Postscript to “Mississippi Freedom Summer—Deep and Important Lessons”

July 21, 2014 | Revolution Newspaper |


To the editors:

I have received a number of comments on the letter/reflection I wrote about the documentary on Mississippi Freedom Summer ("Mississippi Freedom Summer—Deep and Important Lessons"). In thinking about these, there is one important point that I would like to add. It's like a "p.s." to a letter—but one of those postscripts that bear on the letter as a whole.

One thing that very strongly came through in the film was not only how these students were willing to put a lot on the line, but how making this choice gave powerful and irreplaceable meaning to the lives of those who made it. All that SNCC offered was intense struggle side by side with masses up against a vicious, violent power structure... some hardship and a whole lot of risk... and the chance to change the world in a meaningful way. People agonized—one woman describes how the volunteers were told to call home the night the news came in of the disappearance of Chaney, Schwerner and Goodman and how her parents told her that she should "do what she had to do." Stacked against what U.S. society had to offer—the promise of a comfortable spot in society if they'd just go by the rules—people made their choice. And they almost all ended up casting their lot with the brave people in Mississippi—the SNCC volunteers who had been "on the ground" for several years, and the masses themselves who had been braving murder and other reprisals for years with very little notice or outcry.

It is clear from the interviews and the show overall that this choice—to be part of something uplifting, centered on the fight against injustice, no matter what the potential sacrifices—was one that not only contributed to changing the course of history, but also gave tremendous meaning to the lives of those who made it. This comes through overall, and especially in the final interviews of the show. One woman describes how she fell "in love with the people... the wholeness that you have when you're working as part of something that's meaningful..." When you feel that, she said, "It's very, very hard to go back ... to some staid life." A man says, "I hope I made a difference [to the people in Mississippi], but I don't have any doubt that the person who benefitted the most from my being in Mississippi was me... [I got] an understanding of race that it's impossible [for a white person] to get any other way."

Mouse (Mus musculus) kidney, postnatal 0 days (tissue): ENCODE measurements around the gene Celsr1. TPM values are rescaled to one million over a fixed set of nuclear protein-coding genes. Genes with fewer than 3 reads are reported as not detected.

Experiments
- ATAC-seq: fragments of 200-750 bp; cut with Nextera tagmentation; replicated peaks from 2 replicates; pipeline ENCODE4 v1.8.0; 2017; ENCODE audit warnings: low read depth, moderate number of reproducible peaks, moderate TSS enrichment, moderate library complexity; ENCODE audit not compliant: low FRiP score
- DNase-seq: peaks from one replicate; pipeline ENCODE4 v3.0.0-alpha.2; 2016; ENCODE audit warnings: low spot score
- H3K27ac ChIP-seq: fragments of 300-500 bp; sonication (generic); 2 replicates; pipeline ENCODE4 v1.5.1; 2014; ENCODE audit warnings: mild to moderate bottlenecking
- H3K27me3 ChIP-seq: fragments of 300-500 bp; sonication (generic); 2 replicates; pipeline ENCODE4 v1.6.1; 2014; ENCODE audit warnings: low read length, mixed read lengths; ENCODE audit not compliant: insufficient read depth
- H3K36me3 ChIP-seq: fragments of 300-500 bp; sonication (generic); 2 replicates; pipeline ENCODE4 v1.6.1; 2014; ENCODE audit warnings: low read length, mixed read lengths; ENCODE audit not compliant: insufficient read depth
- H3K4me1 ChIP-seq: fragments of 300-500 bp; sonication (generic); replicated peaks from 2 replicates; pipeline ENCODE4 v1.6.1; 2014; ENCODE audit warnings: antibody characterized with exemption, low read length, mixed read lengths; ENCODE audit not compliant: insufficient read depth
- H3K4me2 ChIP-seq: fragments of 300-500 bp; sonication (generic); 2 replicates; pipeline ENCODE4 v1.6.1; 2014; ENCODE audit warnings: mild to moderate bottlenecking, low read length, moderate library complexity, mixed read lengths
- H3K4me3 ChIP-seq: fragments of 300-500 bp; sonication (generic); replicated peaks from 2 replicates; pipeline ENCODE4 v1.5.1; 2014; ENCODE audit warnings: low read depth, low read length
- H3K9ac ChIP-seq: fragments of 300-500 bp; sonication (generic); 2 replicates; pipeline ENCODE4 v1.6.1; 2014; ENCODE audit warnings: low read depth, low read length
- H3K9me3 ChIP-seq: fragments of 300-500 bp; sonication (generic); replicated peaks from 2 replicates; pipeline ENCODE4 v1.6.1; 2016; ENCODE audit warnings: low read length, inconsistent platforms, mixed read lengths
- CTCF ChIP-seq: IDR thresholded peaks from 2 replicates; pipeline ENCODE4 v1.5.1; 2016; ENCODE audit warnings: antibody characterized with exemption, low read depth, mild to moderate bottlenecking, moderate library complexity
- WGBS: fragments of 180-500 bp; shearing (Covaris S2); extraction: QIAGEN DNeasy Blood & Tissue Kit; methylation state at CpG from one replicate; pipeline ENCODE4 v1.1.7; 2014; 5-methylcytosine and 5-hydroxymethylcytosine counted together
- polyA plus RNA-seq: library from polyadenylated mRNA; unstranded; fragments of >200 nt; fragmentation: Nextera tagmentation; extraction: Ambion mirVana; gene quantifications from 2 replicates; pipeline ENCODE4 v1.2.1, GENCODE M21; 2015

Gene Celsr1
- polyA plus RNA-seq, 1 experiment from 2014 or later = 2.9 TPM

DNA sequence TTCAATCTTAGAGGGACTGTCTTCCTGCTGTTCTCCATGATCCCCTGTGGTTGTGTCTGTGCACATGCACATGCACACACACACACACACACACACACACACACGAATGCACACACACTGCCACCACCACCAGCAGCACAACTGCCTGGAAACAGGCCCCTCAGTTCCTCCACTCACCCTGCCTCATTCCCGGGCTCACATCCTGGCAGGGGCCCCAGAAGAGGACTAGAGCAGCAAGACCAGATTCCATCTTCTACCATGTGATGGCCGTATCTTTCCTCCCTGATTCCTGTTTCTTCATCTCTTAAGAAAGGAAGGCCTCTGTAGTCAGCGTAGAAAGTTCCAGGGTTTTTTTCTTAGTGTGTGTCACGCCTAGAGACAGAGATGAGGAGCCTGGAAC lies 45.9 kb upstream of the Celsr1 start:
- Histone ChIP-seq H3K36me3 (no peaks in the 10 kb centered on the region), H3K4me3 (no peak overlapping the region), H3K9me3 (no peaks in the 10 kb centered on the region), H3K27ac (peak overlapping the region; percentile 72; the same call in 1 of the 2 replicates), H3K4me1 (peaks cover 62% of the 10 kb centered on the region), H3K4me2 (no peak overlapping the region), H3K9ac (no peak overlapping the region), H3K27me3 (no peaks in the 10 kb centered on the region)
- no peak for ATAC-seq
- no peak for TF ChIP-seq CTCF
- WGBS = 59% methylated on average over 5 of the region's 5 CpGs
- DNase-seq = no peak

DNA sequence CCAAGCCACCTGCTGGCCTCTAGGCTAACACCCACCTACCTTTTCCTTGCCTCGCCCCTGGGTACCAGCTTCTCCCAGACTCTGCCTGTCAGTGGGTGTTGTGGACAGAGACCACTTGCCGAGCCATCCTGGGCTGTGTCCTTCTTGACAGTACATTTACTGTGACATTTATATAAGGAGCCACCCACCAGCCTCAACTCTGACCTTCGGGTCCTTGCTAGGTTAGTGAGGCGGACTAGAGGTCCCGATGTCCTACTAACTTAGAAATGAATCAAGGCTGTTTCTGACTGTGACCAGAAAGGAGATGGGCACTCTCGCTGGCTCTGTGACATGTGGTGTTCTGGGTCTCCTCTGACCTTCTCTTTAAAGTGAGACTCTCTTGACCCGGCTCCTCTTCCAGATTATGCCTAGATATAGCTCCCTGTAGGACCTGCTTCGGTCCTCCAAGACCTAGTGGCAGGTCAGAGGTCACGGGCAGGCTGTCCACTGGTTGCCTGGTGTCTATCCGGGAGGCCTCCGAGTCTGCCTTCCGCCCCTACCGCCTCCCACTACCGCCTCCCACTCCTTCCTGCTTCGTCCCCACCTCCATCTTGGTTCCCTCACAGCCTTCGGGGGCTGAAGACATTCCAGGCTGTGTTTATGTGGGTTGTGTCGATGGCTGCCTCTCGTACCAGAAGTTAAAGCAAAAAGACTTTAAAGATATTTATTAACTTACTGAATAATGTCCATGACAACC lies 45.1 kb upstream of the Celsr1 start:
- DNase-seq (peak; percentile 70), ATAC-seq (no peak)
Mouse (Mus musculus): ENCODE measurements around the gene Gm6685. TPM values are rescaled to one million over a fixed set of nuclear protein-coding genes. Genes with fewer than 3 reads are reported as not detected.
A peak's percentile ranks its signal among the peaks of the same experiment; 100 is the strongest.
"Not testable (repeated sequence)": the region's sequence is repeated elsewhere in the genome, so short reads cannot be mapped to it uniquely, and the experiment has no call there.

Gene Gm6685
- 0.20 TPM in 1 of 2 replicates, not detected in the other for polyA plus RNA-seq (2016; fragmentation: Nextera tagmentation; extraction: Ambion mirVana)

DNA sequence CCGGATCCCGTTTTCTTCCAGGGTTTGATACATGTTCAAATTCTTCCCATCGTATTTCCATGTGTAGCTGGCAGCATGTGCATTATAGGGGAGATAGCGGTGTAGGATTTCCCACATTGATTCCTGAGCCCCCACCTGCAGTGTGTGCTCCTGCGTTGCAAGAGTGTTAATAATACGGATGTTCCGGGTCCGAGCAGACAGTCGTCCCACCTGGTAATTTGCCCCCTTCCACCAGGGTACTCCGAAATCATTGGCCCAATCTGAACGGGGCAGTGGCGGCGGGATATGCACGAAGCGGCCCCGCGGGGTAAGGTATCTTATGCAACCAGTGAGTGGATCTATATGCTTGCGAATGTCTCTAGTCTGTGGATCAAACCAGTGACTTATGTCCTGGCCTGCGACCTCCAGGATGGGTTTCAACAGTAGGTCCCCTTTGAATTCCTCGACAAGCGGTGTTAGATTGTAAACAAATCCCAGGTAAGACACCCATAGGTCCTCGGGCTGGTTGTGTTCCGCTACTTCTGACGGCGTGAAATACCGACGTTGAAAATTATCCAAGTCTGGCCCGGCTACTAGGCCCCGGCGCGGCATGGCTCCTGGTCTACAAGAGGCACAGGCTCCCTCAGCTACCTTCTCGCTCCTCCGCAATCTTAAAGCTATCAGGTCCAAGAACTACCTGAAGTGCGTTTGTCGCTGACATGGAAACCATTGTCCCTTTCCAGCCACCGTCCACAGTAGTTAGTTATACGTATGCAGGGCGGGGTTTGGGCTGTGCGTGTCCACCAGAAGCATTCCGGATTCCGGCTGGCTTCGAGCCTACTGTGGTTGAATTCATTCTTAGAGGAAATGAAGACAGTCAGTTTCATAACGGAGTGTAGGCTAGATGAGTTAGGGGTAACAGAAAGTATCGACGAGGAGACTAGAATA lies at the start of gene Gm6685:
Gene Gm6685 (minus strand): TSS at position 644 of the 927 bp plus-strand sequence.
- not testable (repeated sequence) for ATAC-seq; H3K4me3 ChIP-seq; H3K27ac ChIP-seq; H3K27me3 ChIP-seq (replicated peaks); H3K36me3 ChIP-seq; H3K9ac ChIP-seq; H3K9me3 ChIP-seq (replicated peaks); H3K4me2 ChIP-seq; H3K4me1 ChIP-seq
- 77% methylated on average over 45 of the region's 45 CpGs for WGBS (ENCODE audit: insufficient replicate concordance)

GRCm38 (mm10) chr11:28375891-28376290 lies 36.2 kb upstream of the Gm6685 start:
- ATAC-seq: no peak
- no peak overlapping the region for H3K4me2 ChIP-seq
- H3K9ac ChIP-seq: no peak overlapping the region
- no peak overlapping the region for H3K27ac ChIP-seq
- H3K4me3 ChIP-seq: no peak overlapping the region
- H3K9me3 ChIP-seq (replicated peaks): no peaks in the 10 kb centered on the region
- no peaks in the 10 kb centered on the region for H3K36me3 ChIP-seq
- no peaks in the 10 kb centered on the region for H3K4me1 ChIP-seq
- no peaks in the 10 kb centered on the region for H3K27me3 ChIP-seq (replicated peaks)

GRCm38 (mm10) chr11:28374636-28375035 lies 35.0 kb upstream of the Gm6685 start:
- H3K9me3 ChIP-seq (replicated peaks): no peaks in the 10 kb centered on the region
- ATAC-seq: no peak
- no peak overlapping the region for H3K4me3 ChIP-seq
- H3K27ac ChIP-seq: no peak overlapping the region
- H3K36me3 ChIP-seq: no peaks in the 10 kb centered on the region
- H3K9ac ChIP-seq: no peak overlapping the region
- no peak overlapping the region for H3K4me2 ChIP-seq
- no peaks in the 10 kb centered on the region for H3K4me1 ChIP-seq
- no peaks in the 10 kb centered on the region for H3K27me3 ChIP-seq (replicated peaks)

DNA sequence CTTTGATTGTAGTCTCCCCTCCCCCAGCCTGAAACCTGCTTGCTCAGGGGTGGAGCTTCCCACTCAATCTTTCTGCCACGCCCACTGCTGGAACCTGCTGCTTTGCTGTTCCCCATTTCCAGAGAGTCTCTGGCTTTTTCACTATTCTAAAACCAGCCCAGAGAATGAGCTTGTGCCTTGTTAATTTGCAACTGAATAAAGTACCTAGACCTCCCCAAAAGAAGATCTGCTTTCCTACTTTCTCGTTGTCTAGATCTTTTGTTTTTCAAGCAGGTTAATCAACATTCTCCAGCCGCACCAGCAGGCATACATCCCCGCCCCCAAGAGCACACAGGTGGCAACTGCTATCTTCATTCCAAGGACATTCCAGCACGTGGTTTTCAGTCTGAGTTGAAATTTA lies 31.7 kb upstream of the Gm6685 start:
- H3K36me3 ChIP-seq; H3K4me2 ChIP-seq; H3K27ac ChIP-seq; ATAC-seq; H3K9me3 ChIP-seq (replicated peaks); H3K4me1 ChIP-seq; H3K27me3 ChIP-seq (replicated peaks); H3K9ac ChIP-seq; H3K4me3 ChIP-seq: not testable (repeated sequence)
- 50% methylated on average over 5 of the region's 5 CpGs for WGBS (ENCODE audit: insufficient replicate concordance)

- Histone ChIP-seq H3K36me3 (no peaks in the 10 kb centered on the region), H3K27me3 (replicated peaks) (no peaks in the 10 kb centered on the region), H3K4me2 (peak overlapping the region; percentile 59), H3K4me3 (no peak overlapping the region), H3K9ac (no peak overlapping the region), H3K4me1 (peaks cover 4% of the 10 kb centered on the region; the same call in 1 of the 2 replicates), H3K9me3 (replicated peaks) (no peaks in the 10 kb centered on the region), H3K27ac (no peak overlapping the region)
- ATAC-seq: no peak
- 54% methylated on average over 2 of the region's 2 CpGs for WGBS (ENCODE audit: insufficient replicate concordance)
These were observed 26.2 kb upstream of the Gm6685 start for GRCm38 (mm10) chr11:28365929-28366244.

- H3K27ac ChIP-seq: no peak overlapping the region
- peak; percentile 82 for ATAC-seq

In 1964, the Student Non-Violent Coordinating Committee (SNCC) invited students to Mississippi as part of the resistance to the terror and segregation against Black people. On the basis of good orientation, these students played a critical role in drawing the attention of the world to the outrages in Mississippi. At the same time, they gave encouragement to the people. Even more important, the masses in Mississippi, the students who came down, and the whole society learned a tremendous amount about the nature of this system. Above: Training session on the campus of Miami (Ohio) University in Oxford, Ohio. Photo: AP

It is clear, as you watch, that this is not being said in some narrow sense, where the point was "self-fulfillment" or "finding out who you were"—the point was actually that in the process of subordinating himself, subordinating his own interests to something larger, a whole world opened up. In the course of doing that, something powerful and important happened to the people who did it.

This contrasts sharply with the dominant ethos of self-indulgence in today's society. Even among those who want to do something beyond that, the path of "social entrepreneurialism"—of "doing well while doing good"—is held out as the alternative. How puny that is up against what SNCC offered then... and what revolution offers today.

This is true for students—and it is true as well for young people on the bottom of society, facing futures where no real promise is held out. The chance to eradicate injustice, to change the world and to learn and connect, to be part of transforming people and in the process to change yourself—there is no greater opportunity that exists.

Lenny Wolff

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